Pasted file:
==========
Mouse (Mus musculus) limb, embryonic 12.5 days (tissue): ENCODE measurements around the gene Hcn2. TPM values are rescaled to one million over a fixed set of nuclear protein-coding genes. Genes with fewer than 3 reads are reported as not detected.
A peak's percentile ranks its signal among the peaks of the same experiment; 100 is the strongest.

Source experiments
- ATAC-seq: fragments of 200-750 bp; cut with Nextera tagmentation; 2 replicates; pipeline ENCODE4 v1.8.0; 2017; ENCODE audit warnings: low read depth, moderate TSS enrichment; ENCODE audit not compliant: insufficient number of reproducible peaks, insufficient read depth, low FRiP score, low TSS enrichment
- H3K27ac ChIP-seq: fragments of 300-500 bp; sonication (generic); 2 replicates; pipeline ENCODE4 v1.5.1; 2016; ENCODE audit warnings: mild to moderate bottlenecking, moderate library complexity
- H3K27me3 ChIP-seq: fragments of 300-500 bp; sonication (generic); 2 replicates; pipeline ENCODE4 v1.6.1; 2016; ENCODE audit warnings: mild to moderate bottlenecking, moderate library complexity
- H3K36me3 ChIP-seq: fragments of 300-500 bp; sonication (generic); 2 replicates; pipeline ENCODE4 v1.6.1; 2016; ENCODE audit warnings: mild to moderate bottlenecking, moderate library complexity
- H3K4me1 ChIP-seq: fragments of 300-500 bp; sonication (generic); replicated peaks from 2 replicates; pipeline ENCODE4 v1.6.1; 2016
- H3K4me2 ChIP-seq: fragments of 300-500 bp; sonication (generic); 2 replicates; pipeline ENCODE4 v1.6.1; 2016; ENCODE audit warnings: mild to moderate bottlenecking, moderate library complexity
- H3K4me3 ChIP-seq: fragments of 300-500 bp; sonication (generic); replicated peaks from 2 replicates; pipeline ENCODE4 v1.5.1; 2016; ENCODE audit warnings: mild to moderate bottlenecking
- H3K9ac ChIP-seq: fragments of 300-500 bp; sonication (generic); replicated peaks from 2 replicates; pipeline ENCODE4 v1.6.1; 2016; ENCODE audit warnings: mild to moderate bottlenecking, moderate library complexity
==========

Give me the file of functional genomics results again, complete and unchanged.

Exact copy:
Mouse (Mus musculus) limb, embryonic 12.5 days (tissue): ENCODE measurements around the gene Hcn2. TPM values are rescaled to one million over a fixed set of nuclear protein-coding genes. Genes with fewer than 3 reads are reported as not detected.
A peak's percentile ranks its signal among the peaks of the same experiment; 100 is the strongest.

Source experiments
- ATAC-seq: fragments of 200-750 bp; cut with Nextera tagmentation; 2 replicates; pipeline ENCODE4 v1.8.0; 2017; ENCODE audit warnings: low read depth, moderate TSS enrichment; ENCODE audit not compliant: insufficient number of reproducible peaks, insufficient read depth, low FRiP score, low TSS enrichment
- H3K27ac ChIP-seq: fragments of 300-500 bp; sonication (generic); 2 replicates; pipeline ENCODE4 v1.5.1; 2016; ENCODE audit warnings: mild to moderate bottlenecking, moderate library complexity
- H3K27me3 ChIP-seq: fragments of 300-500 bp; sonication (generic); 2 replicates; pipeline ENCODE4 v1.6.1; 2016; ENCODE audit warnings: mild to moderate bottlenecking, moderate library complexity
- H3K36me3 ChIP-seq: fragments of 300-500 bp; sonication (generic); 2 replicates; pipeline ENCODE4 v1.6.1; 2016; ENCODE audit warnings: mild to moderate bottlenecking, moderate library complexity
- H3K4me1 ChIP-seq: fragments of 300-500 bp; sonication (generic); replicated peaks from 2 replicates; pipeline ENCODE4 v1.6.1; 2016
- H3K4me2 ChIP-seq: fragments of 300-500 bp; sonication (generic); 2 replicates; pipeline ENCODE4 v1.6.1; 2016; ENCODE audit warnings: mild to moderate bottlenecking, moderate library complexity
- H3K4me3 ChIP-seq: fragments of 300-500 bp; sonication (generic); replicated peaks from 2 replicates; pipeline ENCODE4 v1.5.1; 2016; ENCODE audit warnings: mild to moderate bottlenecking
- H3K9ac ChIP-seq: fragments of 300-500 bp; sonication (generic); replicated peaks from 2 replicates; pipeline ENCODE4 v1.6.1; 2016; ENCODE audit warnings: mild to moderate bottlenecking, moderate library complexity